In 1994, facing a school funding crisis, the Portland school board made it possible for parents to fund staff positions, with a caveat. In order to buy teachers, money is deposited into a special school foundation. After the first $10,000, one-third of the foundation money goes into an equity fund that’s redistributed to lower-income schools. This year, the equity fund gave out nearly a million dollars in grants.
Portland Council PTA President Lisa Kensel said the Parent Equity Fund gets a lot of attention and is well-intentioned. "Our school actually received an equity grant. So we were a recipient of foundation dollars," Kensel said. But she added that the money is spread so thinly that the maximum grant is $40,000 - not nearly enough to pay for a full-time teacher.
"We were always appreciative of the amount that we received through equity funds grants, but it really could not compete with what a school three miles from our house was able to do and give their students. And it just it didn't feel fair to me," Kensel said.
"That's a big problem, and that is something that we're definitely cognizant of," van Gelder said.
Portland’s system has other important lessons for Seattle, van Gelder said, like giving evidence that requiring parents at wealthier schools to share some of their donations with poorer schools would not, as some fear, send families fleeing to private schools. "I think the experience in Portland shows that that’s not necessarily the case," van Gelder said.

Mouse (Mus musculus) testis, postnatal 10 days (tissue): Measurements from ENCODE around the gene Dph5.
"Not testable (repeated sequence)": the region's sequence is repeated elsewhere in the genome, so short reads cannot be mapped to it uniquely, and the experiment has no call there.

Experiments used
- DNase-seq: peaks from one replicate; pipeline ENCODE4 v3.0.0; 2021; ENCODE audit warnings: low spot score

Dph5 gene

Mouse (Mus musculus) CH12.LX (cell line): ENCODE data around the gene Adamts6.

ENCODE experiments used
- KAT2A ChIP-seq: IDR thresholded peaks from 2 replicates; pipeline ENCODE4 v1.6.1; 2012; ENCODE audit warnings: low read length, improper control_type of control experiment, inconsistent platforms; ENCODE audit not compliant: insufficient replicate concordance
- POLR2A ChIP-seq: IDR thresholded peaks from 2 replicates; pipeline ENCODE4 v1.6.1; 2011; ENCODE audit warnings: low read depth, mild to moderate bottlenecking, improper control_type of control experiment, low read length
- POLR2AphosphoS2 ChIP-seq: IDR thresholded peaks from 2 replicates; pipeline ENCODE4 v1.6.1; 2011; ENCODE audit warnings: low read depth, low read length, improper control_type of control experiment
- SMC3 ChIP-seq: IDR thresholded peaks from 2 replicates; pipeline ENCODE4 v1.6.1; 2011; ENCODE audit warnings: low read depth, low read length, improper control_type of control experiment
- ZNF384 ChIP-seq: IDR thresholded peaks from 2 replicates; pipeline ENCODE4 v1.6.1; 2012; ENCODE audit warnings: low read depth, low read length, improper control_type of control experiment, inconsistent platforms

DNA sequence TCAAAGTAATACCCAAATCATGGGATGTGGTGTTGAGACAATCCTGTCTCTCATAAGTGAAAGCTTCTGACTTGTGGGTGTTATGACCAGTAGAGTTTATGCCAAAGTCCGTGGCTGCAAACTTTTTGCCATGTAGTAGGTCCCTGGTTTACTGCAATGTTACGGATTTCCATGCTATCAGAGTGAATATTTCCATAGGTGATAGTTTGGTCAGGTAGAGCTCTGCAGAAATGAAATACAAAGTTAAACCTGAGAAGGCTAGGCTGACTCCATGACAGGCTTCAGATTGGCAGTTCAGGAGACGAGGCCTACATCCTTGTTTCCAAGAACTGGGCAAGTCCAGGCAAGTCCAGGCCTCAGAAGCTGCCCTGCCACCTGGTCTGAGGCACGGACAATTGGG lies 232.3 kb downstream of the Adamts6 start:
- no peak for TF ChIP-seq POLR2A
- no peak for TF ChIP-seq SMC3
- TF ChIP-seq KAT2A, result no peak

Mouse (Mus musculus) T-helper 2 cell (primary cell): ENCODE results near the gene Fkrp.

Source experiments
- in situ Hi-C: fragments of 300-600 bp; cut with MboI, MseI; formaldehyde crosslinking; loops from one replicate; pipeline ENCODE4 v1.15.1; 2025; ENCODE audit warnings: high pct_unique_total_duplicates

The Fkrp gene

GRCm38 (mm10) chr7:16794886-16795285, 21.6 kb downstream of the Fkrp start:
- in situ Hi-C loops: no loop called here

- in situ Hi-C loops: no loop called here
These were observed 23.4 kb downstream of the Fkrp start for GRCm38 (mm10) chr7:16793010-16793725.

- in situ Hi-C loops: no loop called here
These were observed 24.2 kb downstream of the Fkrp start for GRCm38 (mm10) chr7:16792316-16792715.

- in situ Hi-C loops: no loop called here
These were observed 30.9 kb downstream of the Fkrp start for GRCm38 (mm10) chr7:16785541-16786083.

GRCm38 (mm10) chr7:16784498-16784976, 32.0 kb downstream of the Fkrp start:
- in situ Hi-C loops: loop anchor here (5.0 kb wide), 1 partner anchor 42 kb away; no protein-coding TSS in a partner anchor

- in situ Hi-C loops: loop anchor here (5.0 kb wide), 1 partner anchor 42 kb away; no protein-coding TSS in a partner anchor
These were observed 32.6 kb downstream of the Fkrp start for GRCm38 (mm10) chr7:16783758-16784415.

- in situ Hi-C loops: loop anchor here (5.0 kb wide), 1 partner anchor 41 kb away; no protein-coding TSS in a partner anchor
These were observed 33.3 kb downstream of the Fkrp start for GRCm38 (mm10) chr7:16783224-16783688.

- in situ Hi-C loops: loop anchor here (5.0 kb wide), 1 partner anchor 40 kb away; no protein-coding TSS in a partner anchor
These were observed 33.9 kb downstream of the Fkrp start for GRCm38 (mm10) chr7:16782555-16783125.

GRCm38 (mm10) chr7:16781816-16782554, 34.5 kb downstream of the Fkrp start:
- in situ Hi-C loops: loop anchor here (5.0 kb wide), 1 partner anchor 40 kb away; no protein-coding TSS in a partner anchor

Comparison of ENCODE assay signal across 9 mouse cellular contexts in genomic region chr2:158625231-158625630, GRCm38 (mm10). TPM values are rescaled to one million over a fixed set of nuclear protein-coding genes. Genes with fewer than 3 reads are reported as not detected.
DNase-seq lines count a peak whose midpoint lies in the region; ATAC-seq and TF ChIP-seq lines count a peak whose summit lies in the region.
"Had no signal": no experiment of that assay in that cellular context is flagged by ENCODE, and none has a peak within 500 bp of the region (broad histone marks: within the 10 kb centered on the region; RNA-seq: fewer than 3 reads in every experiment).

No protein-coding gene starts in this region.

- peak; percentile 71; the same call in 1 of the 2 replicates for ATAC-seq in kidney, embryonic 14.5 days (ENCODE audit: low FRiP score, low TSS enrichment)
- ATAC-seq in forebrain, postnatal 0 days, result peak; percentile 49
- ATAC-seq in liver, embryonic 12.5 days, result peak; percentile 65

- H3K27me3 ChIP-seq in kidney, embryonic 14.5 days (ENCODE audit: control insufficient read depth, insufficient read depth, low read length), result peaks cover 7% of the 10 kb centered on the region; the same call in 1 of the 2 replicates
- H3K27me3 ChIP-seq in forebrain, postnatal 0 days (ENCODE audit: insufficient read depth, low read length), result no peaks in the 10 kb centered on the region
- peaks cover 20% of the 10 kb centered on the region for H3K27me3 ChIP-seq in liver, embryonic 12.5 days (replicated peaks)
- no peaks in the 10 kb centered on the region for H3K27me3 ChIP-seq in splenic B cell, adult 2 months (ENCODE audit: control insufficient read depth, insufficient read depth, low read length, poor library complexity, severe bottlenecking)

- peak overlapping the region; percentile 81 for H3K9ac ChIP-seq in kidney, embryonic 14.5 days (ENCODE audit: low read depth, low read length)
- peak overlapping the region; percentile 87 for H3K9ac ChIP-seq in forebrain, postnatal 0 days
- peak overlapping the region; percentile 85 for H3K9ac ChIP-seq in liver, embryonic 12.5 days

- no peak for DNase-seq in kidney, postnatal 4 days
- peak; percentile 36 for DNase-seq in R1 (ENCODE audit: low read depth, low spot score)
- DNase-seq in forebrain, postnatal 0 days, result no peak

It’s not just van Gelder’s group that’s been talking about PTAs sharing the wealth. It’s being discussed by the Seattle School Board, and Director Stephan Blanford said that while it's not something he'd like the board to suggest, they’re open to hearing proposals from the public.
"The biggest challenge in my mind is that we don't want to kill the golden goose. But you also don't want to have inequitable outcomes continue in the way that they are," Blanford said.
Even with all of the extra funding that goes to low-income schools to narrow the opportunity gap, Blanford said that allowing wealthy schools unfettered access to extra teachers only widens the gaps between rich and poor, black and white.
I emailed two-dozen PTA officers at high-grossing schools to ask their thoughts on PTA revenue-sharing.
One who did reply said he was receptive to the idea.
Another said that, like some well-off schools, hers voluntarily supports low-income schools. But she supports an opt-in model rather than something mandatory.
Some parents fear that requiring revenue-sharing would have a chilling effect on donations — a concern Blanford doesn’t really share. "I think if it were well-communicated, and there were a big conversation amongst policymakers and stakeholders, it actually could result in more contributions."
One thing everyone I spoke to agrees on is that PTAs should not be in the position of having to make sure schools have what they need to teach kids.
Some say this issue is a distraction from forcing the Legislature to fulfill its constitutional obligation to “amply fund” K-12 education.
Vivian van Gelder disagrees. "If you talk about the dollar sums involved, it's a tiny percentage of the entire school district budget. But symbolically, it's huge. And it's a really easy way for parents to grasp the ongoing effects of segregation in our school district."
Even with full funding of schools, van Gelder said, that segregation would always mean that some schools, including her family's, remain bastions of privilege.
Correction, 1:36 p.m., 11/29/2017: In Portland, the school board created an avenue for parents to raise money for teacher positions via 501(c)(3) organizations. School communities can, without PTA involvement, fund local school foundations. An earlier version of this story misstated the mechanism by which fundraising for teachers occurs.